Illinois residents aren’t the only ones throwing up their hands at the gridlock and increasingly polarized politics that have defined state government in recent years. More and more, fed-up and frustrated Illinois legislators are heading for the exits.
More than two-dozen legislators — about 15 percent of the General Assembly — have either resigned months into the current session or said they won’t seek re-election. They are Democrats and Republicans, rank-and-file moderates and those in leadership posts, including House Majority Leader Barbara Flynn Currie, who said last week that she’s ending her nearly 40-year legislative career when her term expires.
It’s an exodus that longtime Statehouse observers say is unusual not just for the high number of lawmakers leaving, but for the reasons many legislators are giving: frustration with not being able to reach compromises, the stress of the two-year budget impasse that only recently ended, year-round campaigning and a public that’s grown more hostile and vocal.
“There is a toxic environment. People seem to not be able to get along, even outside of the Capitol,” said retiring Republican state Rep. Steve Andersson. “That’s not a good environment, and that’s not an environment I want to be a part of.”
Andersson received hate mail and even a death threat after he and about a dozen other Republicans broke with GOP Gov. Bruce Rauner to support a deal to end the budget stalemate that included an income tax increase. He also lost his position as the GOP’s House floor leader. A short time later, he announced he isn’t running again.
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Turnover in government isn’t new. Nor are politics that many may find distasteful — particularly in Illinois. Several governors have gone to prison, and multiple public-opinion polls have found Illinois residents are especially distrustful of their government.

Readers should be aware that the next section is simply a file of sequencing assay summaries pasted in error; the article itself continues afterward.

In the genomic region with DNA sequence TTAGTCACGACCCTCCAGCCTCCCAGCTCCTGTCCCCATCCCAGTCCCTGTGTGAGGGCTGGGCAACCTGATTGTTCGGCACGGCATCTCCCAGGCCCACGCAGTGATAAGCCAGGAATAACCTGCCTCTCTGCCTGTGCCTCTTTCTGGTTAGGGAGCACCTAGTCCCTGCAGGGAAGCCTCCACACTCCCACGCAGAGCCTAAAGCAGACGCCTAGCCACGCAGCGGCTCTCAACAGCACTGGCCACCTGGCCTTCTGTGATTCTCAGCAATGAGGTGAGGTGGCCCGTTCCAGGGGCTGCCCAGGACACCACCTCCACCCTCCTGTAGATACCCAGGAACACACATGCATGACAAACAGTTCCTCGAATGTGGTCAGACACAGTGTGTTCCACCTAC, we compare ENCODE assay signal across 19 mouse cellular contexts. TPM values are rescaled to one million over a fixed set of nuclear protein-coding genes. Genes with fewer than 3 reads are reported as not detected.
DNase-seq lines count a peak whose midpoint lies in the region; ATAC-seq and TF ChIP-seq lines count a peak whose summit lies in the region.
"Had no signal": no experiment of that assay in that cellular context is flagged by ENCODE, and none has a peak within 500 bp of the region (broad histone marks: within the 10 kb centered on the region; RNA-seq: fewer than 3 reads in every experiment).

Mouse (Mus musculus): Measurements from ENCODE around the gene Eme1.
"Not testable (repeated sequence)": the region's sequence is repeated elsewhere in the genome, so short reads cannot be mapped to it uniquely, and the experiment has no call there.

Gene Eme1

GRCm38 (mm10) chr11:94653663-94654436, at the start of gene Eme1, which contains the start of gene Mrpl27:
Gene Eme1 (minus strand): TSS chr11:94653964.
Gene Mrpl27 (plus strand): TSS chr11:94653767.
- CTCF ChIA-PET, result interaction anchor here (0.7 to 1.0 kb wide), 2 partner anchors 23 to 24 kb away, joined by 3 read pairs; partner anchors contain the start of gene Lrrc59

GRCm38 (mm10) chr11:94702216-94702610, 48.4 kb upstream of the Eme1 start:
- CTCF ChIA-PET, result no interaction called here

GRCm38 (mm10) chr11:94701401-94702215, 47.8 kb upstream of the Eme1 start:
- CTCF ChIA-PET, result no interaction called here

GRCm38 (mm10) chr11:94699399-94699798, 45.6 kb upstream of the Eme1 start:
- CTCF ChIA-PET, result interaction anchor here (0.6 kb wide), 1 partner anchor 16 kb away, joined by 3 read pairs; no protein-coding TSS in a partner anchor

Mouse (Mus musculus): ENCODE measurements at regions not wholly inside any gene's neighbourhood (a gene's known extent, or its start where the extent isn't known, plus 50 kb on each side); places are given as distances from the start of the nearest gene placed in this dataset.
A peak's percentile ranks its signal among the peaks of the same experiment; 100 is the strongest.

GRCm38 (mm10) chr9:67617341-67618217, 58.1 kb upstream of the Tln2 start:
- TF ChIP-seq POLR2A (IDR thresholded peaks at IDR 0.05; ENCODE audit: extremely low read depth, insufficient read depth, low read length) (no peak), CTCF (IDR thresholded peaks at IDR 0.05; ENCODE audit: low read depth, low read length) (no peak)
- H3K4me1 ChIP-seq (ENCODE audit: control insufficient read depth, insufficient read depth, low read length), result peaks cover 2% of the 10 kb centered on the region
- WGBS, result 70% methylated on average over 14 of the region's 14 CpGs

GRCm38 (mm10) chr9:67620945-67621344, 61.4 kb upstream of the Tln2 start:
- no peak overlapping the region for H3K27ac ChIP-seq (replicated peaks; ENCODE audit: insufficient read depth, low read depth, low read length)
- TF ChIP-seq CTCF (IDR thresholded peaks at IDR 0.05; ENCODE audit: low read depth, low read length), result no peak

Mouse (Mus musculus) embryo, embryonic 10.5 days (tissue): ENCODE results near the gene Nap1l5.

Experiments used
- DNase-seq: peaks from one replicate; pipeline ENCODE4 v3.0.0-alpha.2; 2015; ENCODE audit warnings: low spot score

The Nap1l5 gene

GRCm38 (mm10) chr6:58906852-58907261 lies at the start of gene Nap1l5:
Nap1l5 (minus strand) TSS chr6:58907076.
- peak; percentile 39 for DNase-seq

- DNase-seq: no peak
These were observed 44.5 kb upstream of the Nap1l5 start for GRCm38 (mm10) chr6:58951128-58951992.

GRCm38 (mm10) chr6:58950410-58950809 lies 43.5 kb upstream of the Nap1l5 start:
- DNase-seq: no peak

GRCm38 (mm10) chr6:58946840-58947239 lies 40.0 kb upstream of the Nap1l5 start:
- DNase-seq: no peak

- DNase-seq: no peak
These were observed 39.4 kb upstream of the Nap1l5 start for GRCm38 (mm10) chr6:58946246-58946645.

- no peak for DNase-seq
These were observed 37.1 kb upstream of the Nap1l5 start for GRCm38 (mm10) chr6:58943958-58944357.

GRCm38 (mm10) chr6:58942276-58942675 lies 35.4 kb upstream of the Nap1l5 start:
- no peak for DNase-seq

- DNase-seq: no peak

But what’s happened in recent years has been different, as a standoff dragged on between Rauner — a multimillionaire former businessman — and longtime Democratic legislative leaders, namely House Speaker Michael Madigan.
With the two sides unable to agree on a budget, social service agencies and universities suffered, while the state racked up billions in unpaid bills. The 2016 legislative elections featured several bruising contests, including primary challenges bankrolled largely by Rauner and his wealthy friends, and labor unions determined to stop his anti-union agenda.
As the fights stretched into 2017, more and more lawmakers started issuing resignation letters.
Some are running for other offices — from water reclamation district commissioner to governor — though many say the job isn’t fun anymore, said Mike Lawrence, who has worked in and around state government for 50 years.
“My sense is we’ve never seen anything quite like this,” Lawrence said. “I worry it’s becoming a trend.”
Many of those calling it quits are Republicans like Andersson who helped Democrats override Rauner’s veto of the budget deal. They have either grown weary or see a primary challenge coming from those angered by the tax hike.
In his resignation letter, GOP state Rep. Chad Hays said “dislike and distrust” between Rauner and Madigan “has paralyzed government in Illinois.”
“Ego, money and power eclipse the desire of well-meaning and honest public servants,” Hays wrote. “Blame, press conferences and talking points have replaced governing. Voices of moderation and reason are increasingly being elbowed out by well financed fringe elements.”
Democrats, too, say they’ve been worn down. State Rep. Elaine Nekritz, who is voluntarily ending her 14-year legislative career, said she cried multiple times while talking to constituents hurt by the budget crisis.
State Rep. Carol Sente said solving problems became tougher to do as the dynamics of the General Assembly changed, with more legislators from the far right or left. Many lawmakers blame this on gerrymandering, in which political districts are drawn up to be safely Democratic or Republican.
Sente also tired of the constant campaigning.
“For those of us in competitive districts with races every two years, to spend five solid months every other year campaigning, working your butt off and eating drive-through meals, once you win that battle, you want to make a difference, to legislate, compromise and fix problems,” Sente said.
“The impasse and the partisanship are cumulative and it adds up. So over time, I think there is a threshold for everyone when they say, ‘I need a break or I’m done.'”